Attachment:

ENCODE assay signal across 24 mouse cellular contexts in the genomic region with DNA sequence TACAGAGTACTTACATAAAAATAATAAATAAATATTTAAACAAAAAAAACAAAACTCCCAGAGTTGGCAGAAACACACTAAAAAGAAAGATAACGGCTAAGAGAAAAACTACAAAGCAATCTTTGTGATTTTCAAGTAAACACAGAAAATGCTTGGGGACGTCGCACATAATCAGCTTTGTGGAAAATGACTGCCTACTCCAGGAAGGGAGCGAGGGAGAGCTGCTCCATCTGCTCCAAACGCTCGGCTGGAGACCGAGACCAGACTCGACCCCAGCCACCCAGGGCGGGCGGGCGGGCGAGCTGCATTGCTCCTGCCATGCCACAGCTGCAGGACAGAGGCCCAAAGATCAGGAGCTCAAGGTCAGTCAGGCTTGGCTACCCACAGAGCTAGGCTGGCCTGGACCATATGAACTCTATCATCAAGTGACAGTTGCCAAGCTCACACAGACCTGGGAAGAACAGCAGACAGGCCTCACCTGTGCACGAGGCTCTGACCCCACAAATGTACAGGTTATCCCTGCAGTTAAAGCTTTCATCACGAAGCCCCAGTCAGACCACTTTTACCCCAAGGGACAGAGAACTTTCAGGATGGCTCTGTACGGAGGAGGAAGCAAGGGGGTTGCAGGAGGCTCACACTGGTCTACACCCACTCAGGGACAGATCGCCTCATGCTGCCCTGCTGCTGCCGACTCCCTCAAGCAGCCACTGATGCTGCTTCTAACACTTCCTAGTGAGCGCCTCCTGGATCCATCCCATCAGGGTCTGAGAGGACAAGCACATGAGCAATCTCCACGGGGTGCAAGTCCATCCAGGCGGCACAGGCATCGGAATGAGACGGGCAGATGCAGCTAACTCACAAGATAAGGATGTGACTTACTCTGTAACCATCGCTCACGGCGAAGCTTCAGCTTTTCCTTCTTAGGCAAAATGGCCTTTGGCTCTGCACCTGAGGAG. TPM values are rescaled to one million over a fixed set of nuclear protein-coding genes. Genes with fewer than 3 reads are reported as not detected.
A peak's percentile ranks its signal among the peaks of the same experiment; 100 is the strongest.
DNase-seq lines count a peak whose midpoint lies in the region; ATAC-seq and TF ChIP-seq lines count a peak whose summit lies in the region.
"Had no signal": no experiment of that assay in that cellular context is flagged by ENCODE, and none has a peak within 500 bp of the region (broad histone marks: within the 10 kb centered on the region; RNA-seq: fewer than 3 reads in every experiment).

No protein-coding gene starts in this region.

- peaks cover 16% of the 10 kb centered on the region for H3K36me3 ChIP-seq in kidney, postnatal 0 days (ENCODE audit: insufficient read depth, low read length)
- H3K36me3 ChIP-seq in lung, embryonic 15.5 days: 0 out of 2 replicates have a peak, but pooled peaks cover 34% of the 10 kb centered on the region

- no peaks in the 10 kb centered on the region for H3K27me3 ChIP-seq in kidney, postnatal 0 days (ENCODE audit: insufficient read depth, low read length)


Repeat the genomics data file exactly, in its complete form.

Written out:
ENCODE assay signal across 24 mouse cellular contexts in the genomic region with DNA sequence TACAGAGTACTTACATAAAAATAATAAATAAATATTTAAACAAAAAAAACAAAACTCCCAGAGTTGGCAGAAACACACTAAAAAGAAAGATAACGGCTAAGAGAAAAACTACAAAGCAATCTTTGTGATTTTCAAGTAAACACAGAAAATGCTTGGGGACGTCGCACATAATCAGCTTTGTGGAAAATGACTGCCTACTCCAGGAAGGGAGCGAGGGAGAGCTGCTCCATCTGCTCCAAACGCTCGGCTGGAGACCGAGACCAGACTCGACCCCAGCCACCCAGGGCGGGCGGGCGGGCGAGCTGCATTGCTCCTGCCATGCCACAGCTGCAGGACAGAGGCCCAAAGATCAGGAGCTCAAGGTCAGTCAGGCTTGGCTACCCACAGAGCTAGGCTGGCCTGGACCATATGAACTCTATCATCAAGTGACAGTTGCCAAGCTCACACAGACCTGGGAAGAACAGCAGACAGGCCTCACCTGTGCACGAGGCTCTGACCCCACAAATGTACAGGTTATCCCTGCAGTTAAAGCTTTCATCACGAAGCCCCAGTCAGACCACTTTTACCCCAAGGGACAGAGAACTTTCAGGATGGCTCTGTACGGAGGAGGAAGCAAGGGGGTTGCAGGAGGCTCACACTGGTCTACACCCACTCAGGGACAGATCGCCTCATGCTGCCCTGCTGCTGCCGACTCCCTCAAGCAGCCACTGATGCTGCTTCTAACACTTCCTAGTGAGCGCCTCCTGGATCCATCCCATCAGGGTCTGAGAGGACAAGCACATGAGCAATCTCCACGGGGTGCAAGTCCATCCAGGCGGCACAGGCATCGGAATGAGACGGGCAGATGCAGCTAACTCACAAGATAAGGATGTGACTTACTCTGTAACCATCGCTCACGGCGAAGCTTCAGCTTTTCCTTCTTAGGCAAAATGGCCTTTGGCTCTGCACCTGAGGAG. TPM values are rescaled to one million over a fixed set of nuclear protein-coding genes. Genes with fewer than 3 reads are reported as not detected.
A peak's percentile ranks its signal among the peaks of the same experiment; 100 is the strongest.
DNase-seq lines count a peak whose midpoint lies in the region; ATAC-seq and TF ChIP-seq lines count a peak whose summit lies in the region.
"Had no signal": no experiment of that assay in that cellular context is flagged by ENCODE, and none has a peak within 500 bp of the region (broad histone marks: within the 10 kb centered on the region; RNA-seq: fewer than 3 reads in every experiment).

No protein-coding gene starts in this region.

- peaks cover 16% of the 10 kb centered on the region for H3K36me3 ChIP-seq in kidney, postnatal 0 days (ENCODE audit: insufficient read depth, low read length)
- H3K36me3 ChIP-seq in lung, embryonic 15.5 days: 0 out of 2 replicates have a peak, but pooled peaks cover 34% of the 10 kb centered on the region

- no peaks in the 10 kb centered on the region for H3K27me3 ChIP-seq in kidney, postnatal 0 days (ENCODE audit: insufficient read depth, low read length)